So, I developed the knack of turning up at 9.01 and leaving bang on 5.31. I was a stickler for business hours.

But as a soloist? Not so much.

These days I’m a glutton for punishment:

  • A 7am coaching call for my UK students? No problem.
  • A late-night webinar to catch the busy parental customer base? I’m there.
  • Giving up my weekend to speak at a conference? I’m your girl.

It would be fine if I took some down time during the day. But I don’t. I just work from dawn to dusk, crawl into bed exhausted, and do it all again the next day.

If this is what it takes to succeed, I’ll take something else.

I’m now limiting myself to one out-of-hours commitment a fortnight, and one weekend event every two months.

Blob boundary 4: Remember that customers buy my products, not my soul

We all have those customers.

They’re generally the ones who pay the least but want the most. And because they’re paying you, they think they can bombard you will emails and call you 24/7.

You’ll recognise them by the way they say:

“Can you just…?”

“This won’t take long…”

“Have you got five minutes?”

And for someone like me, it’s hard to say “No”. I’m a giver. I like to over-deliver. (Hey, that rhymes!)

But it’s my own fault. When you train people to rely on you for every little thing, guess what?

They rely on you for every little thing.

And sometimes they take advantage of your generosity.

There’s a belief that the customer is always right. But honestly, sometimes the customer is an over-demanding, needy pain in the bum. (Except for my current customers, of course!)

And you need to push back. Or even just ignore them a little.

So, I’m setting myself some rules.

I’ll learn not to leap on these questions so quickly.

I’ll encourage self-soothing and self-learning.

And if it comes to it, I’ll send them this to web address:

Blob boundary 5: Learn that it’s okay to let go

I’ll admit I’m a control freak and a micro-manager.

I like to cross the t’s and dot the i’s. I’ll even dot other people’s i’s if they’ll let me.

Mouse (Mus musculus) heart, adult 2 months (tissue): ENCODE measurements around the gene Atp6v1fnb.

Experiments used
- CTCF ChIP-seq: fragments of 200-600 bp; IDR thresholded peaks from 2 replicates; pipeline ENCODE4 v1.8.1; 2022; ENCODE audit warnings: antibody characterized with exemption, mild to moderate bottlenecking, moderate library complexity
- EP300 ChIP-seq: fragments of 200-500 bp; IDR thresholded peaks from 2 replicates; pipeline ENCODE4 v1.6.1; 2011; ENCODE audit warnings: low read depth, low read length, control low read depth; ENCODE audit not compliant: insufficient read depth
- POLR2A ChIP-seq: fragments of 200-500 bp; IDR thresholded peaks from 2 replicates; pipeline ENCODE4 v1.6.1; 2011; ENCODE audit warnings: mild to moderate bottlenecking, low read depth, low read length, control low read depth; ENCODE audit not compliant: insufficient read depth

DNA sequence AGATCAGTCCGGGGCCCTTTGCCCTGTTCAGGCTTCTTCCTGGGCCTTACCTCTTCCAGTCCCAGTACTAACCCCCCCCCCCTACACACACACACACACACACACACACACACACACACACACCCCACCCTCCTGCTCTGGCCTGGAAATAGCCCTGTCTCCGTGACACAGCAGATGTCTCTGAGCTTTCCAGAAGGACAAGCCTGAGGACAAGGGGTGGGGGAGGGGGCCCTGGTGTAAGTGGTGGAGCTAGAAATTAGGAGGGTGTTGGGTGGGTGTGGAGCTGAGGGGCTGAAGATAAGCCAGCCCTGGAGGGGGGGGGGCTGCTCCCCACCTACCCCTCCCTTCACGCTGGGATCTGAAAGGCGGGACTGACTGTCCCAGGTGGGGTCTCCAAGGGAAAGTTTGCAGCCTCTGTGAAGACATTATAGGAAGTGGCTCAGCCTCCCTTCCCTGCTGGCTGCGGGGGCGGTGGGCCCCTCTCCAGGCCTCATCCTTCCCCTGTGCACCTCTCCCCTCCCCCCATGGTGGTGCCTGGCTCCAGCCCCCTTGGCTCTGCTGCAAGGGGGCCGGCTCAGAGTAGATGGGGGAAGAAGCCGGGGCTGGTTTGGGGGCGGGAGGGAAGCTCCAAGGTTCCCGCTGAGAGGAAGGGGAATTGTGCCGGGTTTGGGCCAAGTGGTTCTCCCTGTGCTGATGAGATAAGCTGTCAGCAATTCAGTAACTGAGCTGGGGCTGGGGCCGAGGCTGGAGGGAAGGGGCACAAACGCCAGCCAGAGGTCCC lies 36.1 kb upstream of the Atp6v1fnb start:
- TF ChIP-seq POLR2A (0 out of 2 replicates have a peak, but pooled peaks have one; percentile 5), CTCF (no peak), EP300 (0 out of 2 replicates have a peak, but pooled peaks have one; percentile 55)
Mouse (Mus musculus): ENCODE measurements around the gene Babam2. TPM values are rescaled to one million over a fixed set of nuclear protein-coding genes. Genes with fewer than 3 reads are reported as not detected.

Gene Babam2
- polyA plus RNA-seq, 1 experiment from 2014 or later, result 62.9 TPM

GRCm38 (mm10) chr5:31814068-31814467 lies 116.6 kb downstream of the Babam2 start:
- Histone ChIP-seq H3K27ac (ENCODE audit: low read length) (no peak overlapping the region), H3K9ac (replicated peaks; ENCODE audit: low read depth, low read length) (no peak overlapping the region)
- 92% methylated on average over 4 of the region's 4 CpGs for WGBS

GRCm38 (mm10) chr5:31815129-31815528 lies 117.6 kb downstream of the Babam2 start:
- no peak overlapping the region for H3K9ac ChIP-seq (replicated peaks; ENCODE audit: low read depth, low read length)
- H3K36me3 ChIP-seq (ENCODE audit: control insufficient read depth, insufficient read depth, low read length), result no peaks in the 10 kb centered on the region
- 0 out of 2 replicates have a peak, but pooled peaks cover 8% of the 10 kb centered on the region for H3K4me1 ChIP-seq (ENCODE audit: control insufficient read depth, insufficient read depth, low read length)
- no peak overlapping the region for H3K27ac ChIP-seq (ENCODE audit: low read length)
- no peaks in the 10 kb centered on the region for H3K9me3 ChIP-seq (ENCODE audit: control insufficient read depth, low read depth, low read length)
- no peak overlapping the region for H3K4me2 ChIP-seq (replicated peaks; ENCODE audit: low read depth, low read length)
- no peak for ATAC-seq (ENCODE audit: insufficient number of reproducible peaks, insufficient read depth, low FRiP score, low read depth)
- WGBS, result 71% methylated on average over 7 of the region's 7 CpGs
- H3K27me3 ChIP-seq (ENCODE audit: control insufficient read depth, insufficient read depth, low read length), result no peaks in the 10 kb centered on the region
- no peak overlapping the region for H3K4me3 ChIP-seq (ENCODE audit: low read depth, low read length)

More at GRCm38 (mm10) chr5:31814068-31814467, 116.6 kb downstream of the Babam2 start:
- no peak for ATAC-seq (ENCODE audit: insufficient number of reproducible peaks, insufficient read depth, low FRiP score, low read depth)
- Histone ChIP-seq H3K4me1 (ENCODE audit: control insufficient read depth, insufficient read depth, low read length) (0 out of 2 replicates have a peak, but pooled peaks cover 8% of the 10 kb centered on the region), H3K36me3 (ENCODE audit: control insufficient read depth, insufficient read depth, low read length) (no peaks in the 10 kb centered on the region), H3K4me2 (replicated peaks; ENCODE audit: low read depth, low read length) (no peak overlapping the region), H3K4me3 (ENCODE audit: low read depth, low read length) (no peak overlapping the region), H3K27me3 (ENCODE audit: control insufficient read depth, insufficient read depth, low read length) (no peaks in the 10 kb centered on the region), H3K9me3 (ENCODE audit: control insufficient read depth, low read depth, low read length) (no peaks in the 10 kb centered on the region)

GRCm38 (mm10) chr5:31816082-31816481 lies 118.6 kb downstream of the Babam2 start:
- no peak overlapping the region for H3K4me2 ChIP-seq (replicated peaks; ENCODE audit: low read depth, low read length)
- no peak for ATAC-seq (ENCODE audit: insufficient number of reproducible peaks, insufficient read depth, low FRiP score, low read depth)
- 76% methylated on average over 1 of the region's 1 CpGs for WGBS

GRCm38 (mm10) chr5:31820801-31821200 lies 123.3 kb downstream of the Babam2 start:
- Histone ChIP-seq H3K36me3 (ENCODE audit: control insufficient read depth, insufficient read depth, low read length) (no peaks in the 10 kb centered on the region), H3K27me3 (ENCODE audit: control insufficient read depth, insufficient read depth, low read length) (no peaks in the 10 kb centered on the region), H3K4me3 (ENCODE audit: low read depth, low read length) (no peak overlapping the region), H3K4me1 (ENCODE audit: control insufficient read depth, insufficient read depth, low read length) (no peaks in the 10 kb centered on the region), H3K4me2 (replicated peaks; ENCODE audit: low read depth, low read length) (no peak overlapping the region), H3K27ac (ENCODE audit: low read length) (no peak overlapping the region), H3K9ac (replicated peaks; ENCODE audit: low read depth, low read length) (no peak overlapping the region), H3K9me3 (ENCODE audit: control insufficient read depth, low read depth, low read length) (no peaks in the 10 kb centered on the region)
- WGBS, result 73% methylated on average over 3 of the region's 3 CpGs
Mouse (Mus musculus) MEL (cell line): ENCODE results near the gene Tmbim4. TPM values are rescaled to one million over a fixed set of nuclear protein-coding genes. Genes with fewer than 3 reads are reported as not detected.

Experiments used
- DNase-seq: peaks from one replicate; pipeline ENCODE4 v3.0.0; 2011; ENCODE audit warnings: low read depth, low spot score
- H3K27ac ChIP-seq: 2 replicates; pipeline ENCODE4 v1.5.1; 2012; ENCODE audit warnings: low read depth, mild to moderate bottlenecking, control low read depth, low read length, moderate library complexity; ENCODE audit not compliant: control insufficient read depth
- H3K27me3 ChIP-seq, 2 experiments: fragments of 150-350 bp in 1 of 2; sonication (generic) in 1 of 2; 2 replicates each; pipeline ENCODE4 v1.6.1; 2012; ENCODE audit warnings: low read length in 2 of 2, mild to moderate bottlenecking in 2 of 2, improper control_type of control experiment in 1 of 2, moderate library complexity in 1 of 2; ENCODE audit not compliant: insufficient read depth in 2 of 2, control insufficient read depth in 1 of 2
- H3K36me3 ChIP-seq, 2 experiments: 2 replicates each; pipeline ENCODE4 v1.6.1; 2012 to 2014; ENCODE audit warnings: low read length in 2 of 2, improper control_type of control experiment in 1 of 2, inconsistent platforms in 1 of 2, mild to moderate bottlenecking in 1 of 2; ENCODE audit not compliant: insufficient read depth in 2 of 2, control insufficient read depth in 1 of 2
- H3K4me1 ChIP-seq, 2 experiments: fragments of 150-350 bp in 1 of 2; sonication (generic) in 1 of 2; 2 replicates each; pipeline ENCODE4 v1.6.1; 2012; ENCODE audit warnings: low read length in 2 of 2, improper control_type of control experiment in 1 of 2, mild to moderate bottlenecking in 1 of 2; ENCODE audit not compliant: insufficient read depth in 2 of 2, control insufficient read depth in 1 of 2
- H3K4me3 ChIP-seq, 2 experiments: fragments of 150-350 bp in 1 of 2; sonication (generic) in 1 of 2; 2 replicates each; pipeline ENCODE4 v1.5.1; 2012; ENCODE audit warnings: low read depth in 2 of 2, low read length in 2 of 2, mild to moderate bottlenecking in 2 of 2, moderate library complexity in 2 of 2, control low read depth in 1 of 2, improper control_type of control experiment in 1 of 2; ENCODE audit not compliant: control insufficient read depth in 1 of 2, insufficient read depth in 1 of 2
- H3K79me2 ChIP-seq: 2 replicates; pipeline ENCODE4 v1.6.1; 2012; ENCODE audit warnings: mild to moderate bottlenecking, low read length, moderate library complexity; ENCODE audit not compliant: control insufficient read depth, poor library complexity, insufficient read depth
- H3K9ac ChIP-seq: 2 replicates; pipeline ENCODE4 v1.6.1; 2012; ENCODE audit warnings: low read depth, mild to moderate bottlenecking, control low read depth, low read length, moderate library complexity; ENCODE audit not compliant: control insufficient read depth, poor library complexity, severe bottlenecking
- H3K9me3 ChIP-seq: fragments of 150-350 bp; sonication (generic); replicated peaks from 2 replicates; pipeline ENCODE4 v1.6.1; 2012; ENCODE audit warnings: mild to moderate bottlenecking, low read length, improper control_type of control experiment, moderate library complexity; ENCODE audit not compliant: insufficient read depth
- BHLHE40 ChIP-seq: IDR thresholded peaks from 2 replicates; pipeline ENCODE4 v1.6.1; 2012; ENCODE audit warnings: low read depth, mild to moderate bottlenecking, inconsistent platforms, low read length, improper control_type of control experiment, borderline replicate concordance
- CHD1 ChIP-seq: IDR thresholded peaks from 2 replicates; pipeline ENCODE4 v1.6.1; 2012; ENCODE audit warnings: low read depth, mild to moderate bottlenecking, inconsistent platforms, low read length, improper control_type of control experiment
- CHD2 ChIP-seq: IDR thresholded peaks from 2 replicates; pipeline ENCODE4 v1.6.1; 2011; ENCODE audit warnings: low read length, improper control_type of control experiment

My inner Blob feels that I must be across everything or else something terrible will happen.

But I need to realise that after nine years as a soloist almost all of the bad things have already happened.

I’ve had failures and fluff-ups, and yet I’m still here.

If I’m to truly escape The Blob, I need to stop feeding it. I need to switch off and do *shudders* real-life things.

I need to turn off my phone, remove my cramped hands from the keyboard and run naked in the fields. (Figuratively, not literally. It’s too chilly right now.)

My business Blob is a terrible attention seeker. And the more time I give it, the more it wants.

My Blob and I need to go cold turkey.

So there you go.

To tame my business Blob and stop it eating my life I’m going to:

  • Stop getting up close and personal
  • Say goodbye to Mrs. Nice Guy
  • Stop working from dawn ‘til dusk
  • Remember that customers buy my products, not my soul
  • Learn that it’s okay to let go

I’m not sure if it will work, or that I can kill The Blob completely. But I just need to remember what Steve and Lieutenant Dave said at the end of The Blob movie:

Steve: “It’s not dead, is it?”

Lieutenant Dave: “I don’t think it can be killed. But at least we’ve got it stopped.”

Over to you. How do you tackle your business Blob?